Saturday, January 28, 2006

Joint survey sees huge economic potential in CHT


Projecting high economic potentiality of the country’s three hill districts, a joint UN-GoB mission foresees enormous economic benefits not only for the people of the region, but for the entire country, if these potentials can be fully tapped.

The joint UN-GoB (government of Bangladesh) Component Formulation Mission on ‘Promoting Economic Opportunities in CHT’, in its final report submitted recently, made the assessment after completing a two-month survey in three hill districts- Rangamati, Bandarban and Khagrachhari.

Coordinated by UNDP, the joint team comprising seven other UN, International and Bangladesh government agencies, also put forward a 14-point recommendation aimed at successfully tapping the opportunities mainly focusing four major areas- youth employment in CHT, marketing and rural Infrastructure, private sector investment and community based tourism.

The mission led by ILO (International Labour Organisation), which also include different line agencies of Bangladesh government and CHT institutions, conducted the survey between November and December last year.

After reviewing the findings further, the UNDP, in collaboration and partnership with the GoB, CHT stockholders and Private Sector, will go for implementation of the recommendations in the first half of this year, Michel Heyn, Director, UNDP, CHT-DF told The Independent.

"It’s obvious that the CHT holds huge economic potentials... now the mission report again also reveal it... now this is time to go for action to change the fate of people of the region and as well as the country," he added.

World Bank (WB), Asian Development Bank (ADB), European Union (EU), Japanese Embassy, JICA and Japan Bank of International Cooperation (JBIC), NoRAD, UNDP

FAO, ILO, WFP and Canadian International Agency are working with the mission as donor agencies.

The organisations which participated in the mission are: United Nations Development Programme (UNDP), International Labour Organization (ILO), Food and Agriculture Organization (FAO), World Food Programme (WFP), Federation of Bangladesh Chambers of Commerce and Industries (FBCCI), World Tourism Organization (WTO)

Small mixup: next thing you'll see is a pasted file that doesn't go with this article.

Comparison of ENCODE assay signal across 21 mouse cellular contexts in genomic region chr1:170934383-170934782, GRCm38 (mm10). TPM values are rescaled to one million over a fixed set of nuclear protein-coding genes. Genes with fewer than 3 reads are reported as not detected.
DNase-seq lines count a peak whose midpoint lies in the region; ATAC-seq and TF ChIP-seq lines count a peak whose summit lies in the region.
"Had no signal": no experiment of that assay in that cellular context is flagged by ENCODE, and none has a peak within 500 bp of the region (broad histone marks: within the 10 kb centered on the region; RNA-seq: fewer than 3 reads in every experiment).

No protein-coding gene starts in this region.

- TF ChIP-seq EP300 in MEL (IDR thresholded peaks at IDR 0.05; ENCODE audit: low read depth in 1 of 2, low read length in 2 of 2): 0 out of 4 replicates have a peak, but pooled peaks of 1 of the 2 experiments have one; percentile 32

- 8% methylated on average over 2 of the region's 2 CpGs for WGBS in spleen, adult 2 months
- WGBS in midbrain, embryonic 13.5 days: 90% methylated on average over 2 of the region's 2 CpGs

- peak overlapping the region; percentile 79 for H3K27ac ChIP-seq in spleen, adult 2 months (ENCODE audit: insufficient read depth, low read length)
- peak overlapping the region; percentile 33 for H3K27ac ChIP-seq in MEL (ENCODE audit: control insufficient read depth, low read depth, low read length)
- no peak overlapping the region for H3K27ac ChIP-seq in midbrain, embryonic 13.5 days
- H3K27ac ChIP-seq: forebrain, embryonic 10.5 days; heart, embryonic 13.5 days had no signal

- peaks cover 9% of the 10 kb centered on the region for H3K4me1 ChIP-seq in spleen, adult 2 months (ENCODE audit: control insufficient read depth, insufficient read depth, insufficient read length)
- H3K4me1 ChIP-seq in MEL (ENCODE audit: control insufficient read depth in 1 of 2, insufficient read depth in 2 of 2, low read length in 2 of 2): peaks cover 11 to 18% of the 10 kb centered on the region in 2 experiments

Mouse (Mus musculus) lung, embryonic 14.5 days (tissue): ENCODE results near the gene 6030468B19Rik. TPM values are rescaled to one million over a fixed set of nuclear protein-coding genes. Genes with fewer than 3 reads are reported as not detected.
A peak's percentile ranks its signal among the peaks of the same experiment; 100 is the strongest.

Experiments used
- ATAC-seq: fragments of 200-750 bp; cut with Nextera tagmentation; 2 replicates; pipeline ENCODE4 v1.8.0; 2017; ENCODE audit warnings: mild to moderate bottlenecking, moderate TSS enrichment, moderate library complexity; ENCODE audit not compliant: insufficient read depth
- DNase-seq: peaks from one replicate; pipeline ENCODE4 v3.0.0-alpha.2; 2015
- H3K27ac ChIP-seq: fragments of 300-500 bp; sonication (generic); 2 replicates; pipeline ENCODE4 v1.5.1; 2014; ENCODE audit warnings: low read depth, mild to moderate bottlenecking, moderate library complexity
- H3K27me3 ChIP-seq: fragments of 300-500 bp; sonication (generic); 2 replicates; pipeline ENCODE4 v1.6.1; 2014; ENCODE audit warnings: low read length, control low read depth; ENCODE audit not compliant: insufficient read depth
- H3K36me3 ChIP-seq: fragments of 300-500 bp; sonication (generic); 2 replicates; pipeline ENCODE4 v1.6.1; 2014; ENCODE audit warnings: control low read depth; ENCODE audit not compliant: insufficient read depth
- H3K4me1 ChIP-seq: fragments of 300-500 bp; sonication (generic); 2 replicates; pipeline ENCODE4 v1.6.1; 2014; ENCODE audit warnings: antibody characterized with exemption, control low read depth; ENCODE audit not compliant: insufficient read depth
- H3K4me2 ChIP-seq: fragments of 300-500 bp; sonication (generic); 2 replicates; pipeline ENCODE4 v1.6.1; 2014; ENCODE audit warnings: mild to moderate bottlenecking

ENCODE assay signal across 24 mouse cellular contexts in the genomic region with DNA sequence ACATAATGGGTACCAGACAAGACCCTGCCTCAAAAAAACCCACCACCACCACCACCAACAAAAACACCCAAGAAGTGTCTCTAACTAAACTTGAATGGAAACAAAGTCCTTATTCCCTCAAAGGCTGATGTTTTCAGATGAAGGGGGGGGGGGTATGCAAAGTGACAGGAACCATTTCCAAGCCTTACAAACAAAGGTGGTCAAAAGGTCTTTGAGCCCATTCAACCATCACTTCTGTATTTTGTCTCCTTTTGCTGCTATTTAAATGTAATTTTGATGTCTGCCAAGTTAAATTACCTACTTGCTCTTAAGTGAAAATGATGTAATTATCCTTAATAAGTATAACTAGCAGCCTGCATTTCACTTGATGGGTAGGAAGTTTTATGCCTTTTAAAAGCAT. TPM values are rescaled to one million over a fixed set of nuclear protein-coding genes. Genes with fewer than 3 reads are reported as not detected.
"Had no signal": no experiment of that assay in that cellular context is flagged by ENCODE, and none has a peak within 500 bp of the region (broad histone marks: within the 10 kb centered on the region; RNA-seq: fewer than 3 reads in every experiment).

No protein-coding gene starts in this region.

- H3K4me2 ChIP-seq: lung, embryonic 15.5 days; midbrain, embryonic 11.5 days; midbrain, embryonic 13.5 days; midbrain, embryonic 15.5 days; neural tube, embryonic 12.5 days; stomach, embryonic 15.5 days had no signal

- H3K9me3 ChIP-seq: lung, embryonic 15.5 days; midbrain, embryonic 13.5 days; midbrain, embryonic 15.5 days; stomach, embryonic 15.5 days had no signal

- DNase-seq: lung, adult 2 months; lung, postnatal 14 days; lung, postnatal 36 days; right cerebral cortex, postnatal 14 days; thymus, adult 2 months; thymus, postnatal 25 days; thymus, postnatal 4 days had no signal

and Kathmundu-based International Centre for Integrated Mountain Development (ICIMOD).

Identifying poverty as one of main obstacles in the development of the area, the mission observed that poverty is rampant in the CHT, much higher than national average.

"CHT also suffers from an unfair image, that of a backward, unsafe, problem-ridden region while the communication infrastructure – road, river route, telecommunication, in general, is inadequate and underdeveloped and underutilized – particularly given the nature of the region’s terrain," the mission report added.

Focusing four major areas to tap the economic opportunities fully, the mission opined: In terms of crime rate, CHT is the safest place all over Bangladesh,"

"The ethnic, linguistic and cultural diversity of CHT is not a sign of backwardness, rather this enriches the overall profile and heritage of the entire country," it added.

Identifying the CHT as ‘largest producer of various fruits (banana, pineapples, papaya etc) and cash crops (ginger, turmeric, tobacco etc.) the report also said: Similarly many other cash crops could be grown, cultivated. In fact, they are already grown on a limited scale – such as, oranges, saffron, patchouli, spices etc."

Terming tourism and its related industries in the area ‘little explored but with exceptional economic potentials," the report said: The region, with its rich ethnic and cultural diversity, can attract large number of tourists both from home and abroad.

"The proximity of the region with the main port of the country – Chittagong – locates it to a naturally advantageous position for various industrial activities and investment,"

It also suggested initiation of job-oriented training programmes for the youth (in particular) for building a skilled human resource base and setting up small-scale industrial units or investment.

"Such investments are likely to be more successful and will not hamper the region’s fragile socio-cultural and economic balance," it said, adding: A culturally sensitive community tourism should be promoted as traditional arts and crafts of the region’s ethnic indigenous communities have huge economic potentials."

Creation of necessary linkages with market for the producers and farmers is an absolute requirement so that the farmers and producers get a fair price of their products. The trade bodies of the region (three Chambers of Commerce and Industries) should be strengthened and their capacities increased, it opined.

In addition, establishment a regional body, such as Regional Chambers of Commerce could be explored and a CHT/Regional Private Sector Investment Promotion Centre could be established, the report recommended.

The mission also stressed the government needs to facilitate the process by enacting necessary laws and providing policy incentives, such tax holidays etc while the region’s infrastructure needs improvement, particularly in the areas of road and telecommunication.

The UNDP, of late, signed its largest-ever US $ 50 million development project for the next five-years in CHT.

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